The publication of private information by way of photographs is governed by the same principles as information published by other means. However, publishing images has been found to be particularly intrusive and it has resulted in a number of successful privacy claims, such as in cases involving Princess Caroline of Monaco, JK Rowlings's son and Paul Weller's children.
It is possible to bring a claim in misuse of private information even where the information in question is false if the false information is of a personal nature, the Court of Appeal has said.
Stage two - the balancing exercise
If the claimant establishes a reasonable expectation of privacy, the court conducts a balancing exercise between the competing rights engaged, those of the publisher to impart, and the public to receive, the information and the privacy rights of the claimant. In a 2004 case in the House of Lords Lord Steyn identified four principles from the Naomi Campbell case in relation to the balancing exercise:
● neither article 8 nor 10 has precedence over the other;
● where there is a conflict between the values under article 8 and 10, an "intense focus" is necessary upon the comparative importance of the specific rights claimed;
● the court has to take account of the justifications for interfering with or restricting each right; and
● the proportionality test has to be applied to each.
The degree to which the intended disclosure is in the public interest is a key factor in balancing competing rights under articles 8 and 10 of the Convention. The publication of private information is easier to justify when it relates to matters of significant public interest, such as corruption and politics.
In the case involving Princess Caroline of Monaco the European Court of Human Rights emphasised the "fundamental distinction … between reporting facts – even controversial ones – capable of contributing to a debate in a democratic society relating to politicians in the exercise of their functions … and reporting details of an individual who … does not exercise official functions". The English courts have followed this approach, for example in the case between Max Mosley and the News of the World.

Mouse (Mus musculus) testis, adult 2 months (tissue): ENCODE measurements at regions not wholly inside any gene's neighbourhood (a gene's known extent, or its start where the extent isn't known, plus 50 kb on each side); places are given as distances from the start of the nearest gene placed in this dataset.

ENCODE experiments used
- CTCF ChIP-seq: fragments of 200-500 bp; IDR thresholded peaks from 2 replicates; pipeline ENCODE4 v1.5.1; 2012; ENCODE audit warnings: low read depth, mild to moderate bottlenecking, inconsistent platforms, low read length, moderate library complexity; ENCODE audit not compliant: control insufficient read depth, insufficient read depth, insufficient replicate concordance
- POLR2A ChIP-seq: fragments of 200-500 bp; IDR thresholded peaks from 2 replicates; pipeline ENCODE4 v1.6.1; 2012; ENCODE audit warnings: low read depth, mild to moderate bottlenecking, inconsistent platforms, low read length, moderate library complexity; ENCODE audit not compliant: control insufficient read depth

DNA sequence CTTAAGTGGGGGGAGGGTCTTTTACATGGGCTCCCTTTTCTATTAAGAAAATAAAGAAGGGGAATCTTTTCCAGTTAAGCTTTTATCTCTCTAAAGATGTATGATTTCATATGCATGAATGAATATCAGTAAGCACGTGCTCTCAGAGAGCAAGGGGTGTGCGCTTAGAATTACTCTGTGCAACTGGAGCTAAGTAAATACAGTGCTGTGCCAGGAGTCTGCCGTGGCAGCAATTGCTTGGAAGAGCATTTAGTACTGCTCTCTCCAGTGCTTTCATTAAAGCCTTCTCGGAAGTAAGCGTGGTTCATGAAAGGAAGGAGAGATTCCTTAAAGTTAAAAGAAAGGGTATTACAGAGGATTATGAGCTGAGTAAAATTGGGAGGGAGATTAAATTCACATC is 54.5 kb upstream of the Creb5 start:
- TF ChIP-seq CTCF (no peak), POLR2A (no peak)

There may, however, be a public interest in less obviously serious information where, for example, publication corrects or exposes a public image advanced by the claimant, the High Court has said.
While the same remedies as for breach of duty of confidence are available - an injunction, compensatory damages or account of profits, delivery up or destruction of offending material - it is an injunction to restrain the misuse, usually to prevent publication, which the claimant may be most interested in.
Despite Max Mosley’s attempts to argue otherwise there is no right to prior notification, and it is in any event worth bearing in mind that an application for an injunction may result in even greater publicity than would otherwise have been the case.
Damages awards for misuse of private information have, until recently, tended to be quite low. Max Mosley’s successful claim against News of the World publisher News Group Newspapers in 2008 resulted in an award of £60,000, which represented the largest damages award to date for a claim in misuse of private information.
Since then there have been the widely reported settlements in the phone hacking claims against News International and, more recently, the decision in the phone hacking claims against MGN, in which Mr Justice Mann made damages awards ranging from £72,500 to £260,250 in the Gulati case, which has raised the bar considerably.